The fluorescent lights are unflattering. The desks are too close together. The coffee is substandard. And now the photocopier needs paper.
It’s grimly familiar, the magazine publishing office tableau of Branden Jacobs-Jenkins’ much-awarded Gloria. And peculiarly nostalgic at the same time — the scene and, in turn, the play.
Magazines have had their day, right? And offices are supposed to be on the way out, too. Technology is killing both, among other causes. At the very least, aren’t offices paperless now? Why DOES that photocopier need constant feeding?
The quaintness extends to Jacobs-Jenkins’ characters, a cartoonish cohort of sepia-filter millennials, each as needy and narcissistic as the next, climbing over each other to get ahead. Though why anyone would want to get ahead at a magazine publisher in 2019 is beyond me. Shouldn’t these peak-capitalism caricatures be pumping out listicles at BuzzFeed, rather than cowering to boomers like the titular Gloria, a Miranda Priestly-type without poise or power?
Jacobs-Jenkins spent some time at The New Yorker, though he insists his office satire isn’t drawn from that experience. It’s hard to know, at least in the first act, from where he’s drawing it from exactly. I’ve worked in some media offices in my time and none have ever looked and sounded like this.
That, perhaps, is a very deliberate choice. It certainly heightens the Mean Girls schtick that kept most of the opening night audience at the Seymour Centre’s cosy Reginald space at a rolling chuckle. And the unreality certainly makes what happens next that much more jolting. And yet, as satire on workplace relations, that much blunter.
And what does happen next? Well, that I’m not allowed to tell you. Keep the secrets and what-not. But it’s either a coup de théâtre — as the judges that named the play a Pulitzer Prize finalist in 2016 would have us believe — or a cheap theatrical trick that manipulates in entirely unnatural ways.
I tend to think it’s more the latter. Though the play certainly becomes more interesting the longer it goes. It’s not that Jacobs-Jenkins has nothing to say about these strange involuntary communities we form and the strange relationships within them. It’s just that it’s never fresh enough, funny enough and certainly familiar enough to sustain its horror show premise.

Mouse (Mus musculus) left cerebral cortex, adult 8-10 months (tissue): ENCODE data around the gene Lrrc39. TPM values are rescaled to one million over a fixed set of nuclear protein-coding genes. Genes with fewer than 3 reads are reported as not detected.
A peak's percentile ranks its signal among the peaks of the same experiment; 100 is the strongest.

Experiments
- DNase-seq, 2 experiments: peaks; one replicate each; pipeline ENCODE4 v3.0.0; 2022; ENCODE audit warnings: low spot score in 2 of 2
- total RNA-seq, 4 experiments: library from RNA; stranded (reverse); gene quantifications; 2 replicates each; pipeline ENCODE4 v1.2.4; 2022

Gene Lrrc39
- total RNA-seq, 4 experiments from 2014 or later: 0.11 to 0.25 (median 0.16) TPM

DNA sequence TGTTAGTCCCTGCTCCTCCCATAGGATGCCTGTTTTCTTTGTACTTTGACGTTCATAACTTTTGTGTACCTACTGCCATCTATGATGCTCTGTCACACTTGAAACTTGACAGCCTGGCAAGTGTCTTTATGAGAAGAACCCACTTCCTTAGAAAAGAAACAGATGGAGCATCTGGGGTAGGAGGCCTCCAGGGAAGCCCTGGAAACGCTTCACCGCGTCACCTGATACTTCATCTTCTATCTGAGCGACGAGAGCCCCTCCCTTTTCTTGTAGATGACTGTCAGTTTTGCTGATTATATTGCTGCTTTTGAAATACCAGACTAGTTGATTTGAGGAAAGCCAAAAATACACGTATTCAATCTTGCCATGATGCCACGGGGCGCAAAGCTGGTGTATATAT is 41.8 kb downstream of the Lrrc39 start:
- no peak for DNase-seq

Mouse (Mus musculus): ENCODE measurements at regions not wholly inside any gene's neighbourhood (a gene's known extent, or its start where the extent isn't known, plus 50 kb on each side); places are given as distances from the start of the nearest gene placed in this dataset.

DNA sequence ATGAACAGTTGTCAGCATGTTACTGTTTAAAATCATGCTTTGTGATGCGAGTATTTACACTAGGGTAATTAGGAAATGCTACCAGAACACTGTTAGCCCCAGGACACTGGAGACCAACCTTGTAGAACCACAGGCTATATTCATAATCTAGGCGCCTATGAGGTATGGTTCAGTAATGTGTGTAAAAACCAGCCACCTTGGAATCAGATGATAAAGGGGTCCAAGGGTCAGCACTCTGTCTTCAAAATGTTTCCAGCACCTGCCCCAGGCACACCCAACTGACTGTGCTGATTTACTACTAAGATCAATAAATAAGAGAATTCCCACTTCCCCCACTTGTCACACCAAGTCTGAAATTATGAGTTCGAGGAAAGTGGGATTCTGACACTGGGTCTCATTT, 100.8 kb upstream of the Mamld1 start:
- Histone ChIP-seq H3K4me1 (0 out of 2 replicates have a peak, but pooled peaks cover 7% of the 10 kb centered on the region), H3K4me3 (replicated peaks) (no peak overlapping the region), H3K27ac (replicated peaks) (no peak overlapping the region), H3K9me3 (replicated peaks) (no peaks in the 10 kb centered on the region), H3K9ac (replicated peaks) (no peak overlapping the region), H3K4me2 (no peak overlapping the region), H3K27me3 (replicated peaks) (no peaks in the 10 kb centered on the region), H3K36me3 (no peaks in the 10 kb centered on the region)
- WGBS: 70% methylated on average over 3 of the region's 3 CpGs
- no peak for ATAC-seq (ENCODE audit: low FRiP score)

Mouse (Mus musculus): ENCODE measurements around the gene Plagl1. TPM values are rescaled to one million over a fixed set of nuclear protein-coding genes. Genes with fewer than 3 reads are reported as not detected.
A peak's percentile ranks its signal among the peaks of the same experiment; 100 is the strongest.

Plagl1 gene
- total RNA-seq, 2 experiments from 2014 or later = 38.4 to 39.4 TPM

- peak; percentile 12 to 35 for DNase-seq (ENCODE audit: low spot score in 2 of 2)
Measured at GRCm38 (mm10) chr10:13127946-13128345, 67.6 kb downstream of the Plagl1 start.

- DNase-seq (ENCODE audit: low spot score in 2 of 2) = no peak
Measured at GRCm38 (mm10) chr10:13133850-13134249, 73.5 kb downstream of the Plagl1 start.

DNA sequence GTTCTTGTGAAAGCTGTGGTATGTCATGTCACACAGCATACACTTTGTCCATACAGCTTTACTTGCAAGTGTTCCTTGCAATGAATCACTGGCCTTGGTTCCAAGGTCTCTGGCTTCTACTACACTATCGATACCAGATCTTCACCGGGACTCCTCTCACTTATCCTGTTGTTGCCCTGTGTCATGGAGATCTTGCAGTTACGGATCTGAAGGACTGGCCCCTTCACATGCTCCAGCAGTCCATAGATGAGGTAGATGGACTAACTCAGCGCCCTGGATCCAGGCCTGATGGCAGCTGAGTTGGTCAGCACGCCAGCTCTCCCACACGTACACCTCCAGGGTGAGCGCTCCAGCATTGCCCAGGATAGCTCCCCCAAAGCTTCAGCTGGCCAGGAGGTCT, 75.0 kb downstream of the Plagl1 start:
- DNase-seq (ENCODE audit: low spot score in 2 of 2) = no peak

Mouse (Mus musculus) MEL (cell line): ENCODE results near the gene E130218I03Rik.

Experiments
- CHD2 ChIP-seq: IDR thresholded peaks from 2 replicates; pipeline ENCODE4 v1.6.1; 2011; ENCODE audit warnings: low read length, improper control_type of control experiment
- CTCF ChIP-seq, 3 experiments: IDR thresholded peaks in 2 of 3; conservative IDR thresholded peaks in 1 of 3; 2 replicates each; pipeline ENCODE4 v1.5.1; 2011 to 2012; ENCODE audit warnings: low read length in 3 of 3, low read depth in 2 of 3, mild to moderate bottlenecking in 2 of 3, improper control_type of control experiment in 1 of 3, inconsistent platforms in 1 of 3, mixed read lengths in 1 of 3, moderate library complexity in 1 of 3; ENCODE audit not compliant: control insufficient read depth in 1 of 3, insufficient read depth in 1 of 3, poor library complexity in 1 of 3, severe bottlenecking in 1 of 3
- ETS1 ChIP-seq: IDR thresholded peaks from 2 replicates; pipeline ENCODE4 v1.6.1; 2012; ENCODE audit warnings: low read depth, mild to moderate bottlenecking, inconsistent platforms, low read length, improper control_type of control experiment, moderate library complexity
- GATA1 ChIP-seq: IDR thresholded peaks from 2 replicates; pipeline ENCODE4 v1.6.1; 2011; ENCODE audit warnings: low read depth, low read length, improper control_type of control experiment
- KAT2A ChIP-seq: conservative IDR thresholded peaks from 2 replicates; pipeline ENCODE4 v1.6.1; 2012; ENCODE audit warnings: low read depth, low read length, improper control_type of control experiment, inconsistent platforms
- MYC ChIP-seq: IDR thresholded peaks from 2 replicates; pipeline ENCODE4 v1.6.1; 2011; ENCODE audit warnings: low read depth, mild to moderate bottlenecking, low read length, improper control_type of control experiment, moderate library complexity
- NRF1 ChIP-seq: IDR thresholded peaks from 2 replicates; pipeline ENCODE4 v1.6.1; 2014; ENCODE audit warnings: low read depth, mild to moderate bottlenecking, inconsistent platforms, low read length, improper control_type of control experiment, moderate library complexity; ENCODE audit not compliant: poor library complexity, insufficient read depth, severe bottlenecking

I speak only of the play because I think the production is relatively sound. It’s certainly invested with talent, from the producers (Outhouse Theatre Co) that brought stellar productions of The Flick and The Rolling Stone to the same stage last year.
Director Alexander Berlage is one of Sydney’s most exciting stage talents, helming campy Hayes Theatre musicals Cry-Baby and, just last month, American Psycho with thrilling inventiveness. The office environment has him much more hemmed in. And I wish he’d grounded the performances in the first act to better establish what Jacobs-Jenkins is trying, perhaps failing, to achieve.
It’s hard to fault most of the performances, too. In the six-strong cast, Rowan Witt and Reza Momenzada get the closest to something real, digging in shallows to find empathy for their characters. The female characters – spirited performances from Annabel Harte, Michelle Ny and Georgina Symes – feel thinner still.
Credit to set designer Jeremy Allen, who has built a necessary proscenium in the empty space and captured the industrial coldness of the office environments down to the passive-aggressive Post-it notes. It demonstrates a theatre company busting out of this small space to take on bigger work with bigger ideas. All power to them.
I just wish they chose a play that felt more real.
Gloria plays the Reginald Theatre, Seymour Centre until June 22
Image above by Clare Hawley